Writing for the United Nations
II. Reader and purpose
Your report should not be a mystery. You must be very clear on the reason that you are writing the report and the major points you want to make and you should convey these to the reader in your introduction. You can safely assume that if you do not state the purpose explicitly, at least some of your readers will not realize [TIP] what it is. If you have several purposes of equal importance, state them in parallel structures to indicate their equivalent value.
Sometimes, the reason you are writing the report (its statement of purpose) will be very similar to the content of the report (its subject), especially when the purpose is merely to inform the reader. Sometimes, however, the statement of purpose will be quite distinct from the subject. In such cases, your introduction will benefit from keeping these two aspects separate.
For example, the purpose of the report of the Secretary-General on the financing of the United Nations Mission in Liberia (UNMIL) [TIP] is to obtain funding for the mission from the General Assembly. The subject of the report - in other words, its main content - is an account of UNMIL activities and the estimates of the money that will be needed to finance them. Your introduction will need to include both these aspects.
Note that stating the purpose at the beginning is sometimes essential to indicate legislative authority for the report (General Assembly and Security Council resolutions and so forth) and will be helpful to you as well as your readers. If your report is in response to a specific resolution, make a copy of the resolution and highlight the main points. Keep checking back to make sure you are not deviating from your main purpose. Now take a look at an exercise to show how the resolution can help you to keep your report focused on its subject. You can check your answers using the link at the end of the exercise.
Defining your purpose at the very beginning keeps you on track and lets the reader see where you are going. You may also find that the process of drafting a statement (or sometimes for a long report, a paragraph) about the purpose helps you to clarify the purpose in your own mind.
However, bear in mind that there might be some types of writing, usually shorter and more direct internal communications, that do not require an explicit statement of purpose.Some of the purposes of United Nations reports are the following:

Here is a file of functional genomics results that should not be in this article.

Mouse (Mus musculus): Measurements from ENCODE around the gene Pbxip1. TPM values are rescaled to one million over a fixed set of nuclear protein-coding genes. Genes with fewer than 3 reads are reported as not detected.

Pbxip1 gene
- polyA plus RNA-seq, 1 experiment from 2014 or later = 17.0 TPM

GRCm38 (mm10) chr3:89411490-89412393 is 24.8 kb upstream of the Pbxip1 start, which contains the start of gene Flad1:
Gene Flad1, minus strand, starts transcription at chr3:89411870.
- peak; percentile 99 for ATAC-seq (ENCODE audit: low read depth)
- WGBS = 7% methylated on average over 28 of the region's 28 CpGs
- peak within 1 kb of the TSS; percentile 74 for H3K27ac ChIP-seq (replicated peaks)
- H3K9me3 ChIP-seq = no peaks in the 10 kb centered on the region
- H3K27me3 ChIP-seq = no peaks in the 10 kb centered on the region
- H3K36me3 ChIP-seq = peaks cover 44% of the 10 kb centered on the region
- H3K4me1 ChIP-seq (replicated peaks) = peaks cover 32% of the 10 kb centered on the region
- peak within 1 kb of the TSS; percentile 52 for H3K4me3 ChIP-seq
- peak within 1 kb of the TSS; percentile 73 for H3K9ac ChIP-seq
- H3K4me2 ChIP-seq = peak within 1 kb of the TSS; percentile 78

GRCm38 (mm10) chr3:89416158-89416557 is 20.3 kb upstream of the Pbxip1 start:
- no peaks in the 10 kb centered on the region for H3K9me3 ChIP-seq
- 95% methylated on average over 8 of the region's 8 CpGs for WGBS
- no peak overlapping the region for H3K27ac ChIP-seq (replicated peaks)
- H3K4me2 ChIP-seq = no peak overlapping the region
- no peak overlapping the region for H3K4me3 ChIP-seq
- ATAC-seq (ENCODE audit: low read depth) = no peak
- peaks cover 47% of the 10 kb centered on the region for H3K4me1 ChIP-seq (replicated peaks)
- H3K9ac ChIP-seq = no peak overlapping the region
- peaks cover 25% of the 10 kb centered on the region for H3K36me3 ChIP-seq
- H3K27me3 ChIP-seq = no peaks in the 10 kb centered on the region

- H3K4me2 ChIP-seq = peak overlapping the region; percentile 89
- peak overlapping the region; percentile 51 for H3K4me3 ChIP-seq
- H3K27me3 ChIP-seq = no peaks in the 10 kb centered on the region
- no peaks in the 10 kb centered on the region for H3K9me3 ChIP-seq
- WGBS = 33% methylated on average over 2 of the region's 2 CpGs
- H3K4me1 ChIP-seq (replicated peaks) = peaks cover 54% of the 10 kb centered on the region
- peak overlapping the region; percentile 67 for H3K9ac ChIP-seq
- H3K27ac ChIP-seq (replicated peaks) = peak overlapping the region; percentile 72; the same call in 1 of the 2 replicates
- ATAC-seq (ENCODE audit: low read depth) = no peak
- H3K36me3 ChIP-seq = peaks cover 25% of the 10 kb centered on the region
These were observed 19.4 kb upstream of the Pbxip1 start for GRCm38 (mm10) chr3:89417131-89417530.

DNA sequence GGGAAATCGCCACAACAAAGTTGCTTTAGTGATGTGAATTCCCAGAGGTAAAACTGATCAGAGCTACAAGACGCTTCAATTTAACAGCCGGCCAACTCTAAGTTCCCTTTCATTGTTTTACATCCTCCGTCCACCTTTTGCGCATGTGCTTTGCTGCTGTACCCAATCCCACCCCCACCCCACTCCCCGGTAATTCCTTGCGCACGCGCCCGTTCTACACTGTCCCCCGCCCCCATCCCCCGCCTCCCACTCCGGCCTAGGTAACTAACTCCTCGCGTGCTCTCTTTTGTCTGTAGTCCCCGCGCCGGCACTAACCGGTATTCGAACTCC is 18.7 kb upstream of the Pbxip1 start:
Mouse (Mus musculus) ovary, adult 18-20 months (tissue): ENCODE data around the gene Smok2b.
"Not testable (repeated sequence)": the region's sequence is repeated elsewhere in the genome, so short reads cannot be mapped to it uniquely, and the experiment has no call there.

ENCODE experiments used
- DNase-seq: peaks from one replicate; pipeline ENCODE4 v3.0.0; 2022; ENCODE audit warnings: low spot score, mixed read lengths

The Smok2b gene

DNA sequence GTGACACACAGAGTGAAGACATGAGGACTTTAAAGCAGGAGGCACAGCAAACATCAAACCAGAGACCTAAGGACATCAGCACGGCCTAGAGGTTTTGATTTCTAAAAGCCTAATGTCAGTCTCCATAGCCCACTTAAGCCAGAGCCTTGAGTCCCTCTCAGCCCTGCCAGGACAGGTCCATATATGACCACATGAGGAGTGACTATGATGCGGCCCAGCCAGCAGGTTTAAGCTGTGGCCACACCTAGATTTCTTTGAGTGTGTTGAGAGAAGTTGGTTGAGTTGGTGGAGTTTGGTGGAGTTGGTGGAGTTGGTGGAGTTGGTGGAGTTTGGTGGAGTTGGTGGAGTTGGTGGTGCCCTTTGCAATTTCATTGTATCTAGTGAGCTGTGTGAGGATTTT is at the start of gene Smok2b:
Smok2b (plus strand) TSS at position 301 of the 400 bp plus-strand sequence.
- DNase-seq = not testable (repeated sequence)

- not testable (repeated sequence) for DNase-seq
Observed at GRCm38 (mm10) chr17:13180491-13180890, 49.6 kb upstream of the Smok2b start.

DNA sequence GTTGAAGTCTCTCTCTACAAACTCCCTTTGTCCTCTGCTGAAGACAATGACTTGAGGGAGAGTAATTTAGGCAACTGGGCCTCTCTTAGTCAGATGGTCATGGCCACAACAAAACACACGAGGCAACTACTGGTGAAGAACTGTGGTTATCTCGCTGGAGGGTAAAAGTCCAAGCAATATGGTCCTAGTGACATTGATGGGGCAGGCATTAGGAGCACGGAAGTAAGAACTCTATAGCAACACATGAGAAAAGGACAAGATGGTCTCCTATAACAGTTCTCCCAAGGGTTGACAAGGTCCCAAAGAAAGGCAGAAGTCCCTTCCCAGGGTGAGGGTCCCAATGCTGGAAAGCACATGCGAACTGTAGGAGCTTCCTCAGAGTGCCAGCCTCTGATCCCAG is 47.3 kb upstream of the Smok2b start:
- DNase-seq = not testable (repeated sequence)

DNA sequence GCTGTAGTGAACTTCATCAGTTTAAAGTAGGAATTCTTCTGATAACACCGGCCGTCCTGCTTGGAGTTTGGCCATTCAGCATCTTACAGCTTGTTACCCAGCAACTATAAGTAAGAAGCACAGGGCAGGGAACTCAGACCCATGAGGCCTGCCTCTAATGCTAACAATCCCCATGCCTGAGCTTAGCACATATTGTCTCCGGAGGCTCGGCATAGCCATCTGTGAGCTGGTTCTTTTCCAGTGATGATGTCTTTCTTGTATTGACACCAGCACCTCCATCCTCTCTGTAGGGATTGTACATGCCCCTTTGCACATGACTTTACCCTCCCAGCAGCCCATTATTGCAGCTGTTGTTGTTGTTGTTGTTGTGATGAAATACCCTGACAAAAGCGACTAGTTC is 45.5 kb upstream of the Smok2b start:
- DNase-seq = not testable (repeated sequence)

Use the examples in subparagraphs (a)-(g) to decide what the purposes of the reports in exercise 2 might be.
The various types of United Nations reports [TIP] often have similar purposes. Some examples are given below.
Staff members are also often required to write notes for the file, summaries of longer documents or articles, summary records of meetings, analytical reports and memorandums and other correspondence. How to write summaries will be covered later in this course.
The title of your report should immediately alert your reader to the subject of the report and why you are writing it. If you include only a general topic statement, the reader is forced to search further for the purpose or even to guess what it might be.
An example of a good title is "Measures to strengthen accountability at the United Nations". It tells us what the report will be about (measures to strengthen accountability), and in what context (at the United Nations).
In contrast, the title "Human resources development" [TIP] is not so clear. We know that the report deals with human resources development, but in what context? The United Nations? We could assume so, especially since the General Assembly indeed considers many such issues in the Secretariat. In fact, the summary of the report says that it "provides an overview of the need for promoting comprehensive and cross-sectoral approaches to human resources development" and that it "emphasizes the mutually reinforcing relationship between human resources development and the realization of the internationally agreed development goals". The agenda item is entitled "Eradication of poverty and other development issues: human resources development". This title could therefore usefully be expanded to read "Contribution of human resources development to the eradication of poverty". If in doubt about how to develop a title, however, the simplest solution is often to follow the wording of the agenda item. For example, the title of the report could read "Eradication of poverty: human resources development".
For internal documents, using words such as "recommendation", "request", "proposal" and "authorization" often helps to indicate the purpose. For example,
In A Guide to Writing for the United Nations, [TIP] W.H. Hindle writes (p. 6):
If you keep your reader in mind as you draft your report, just as you do when you write a personal letter, you will find it easier to make decisions about what to include (and what to omit), how to organize the material and what tone to adopt.
Ask yourself the following questions before you begin to write:
|| I. Introduction | II. Reader and purpose | III. Pre-writing techniques | IV. Standard report formats | V. Sentence and paragraph development | VI. Clarity in writing | VII. Writing a summary | VIII. Writing conclusions and recommendations | IX. Some last tips ||
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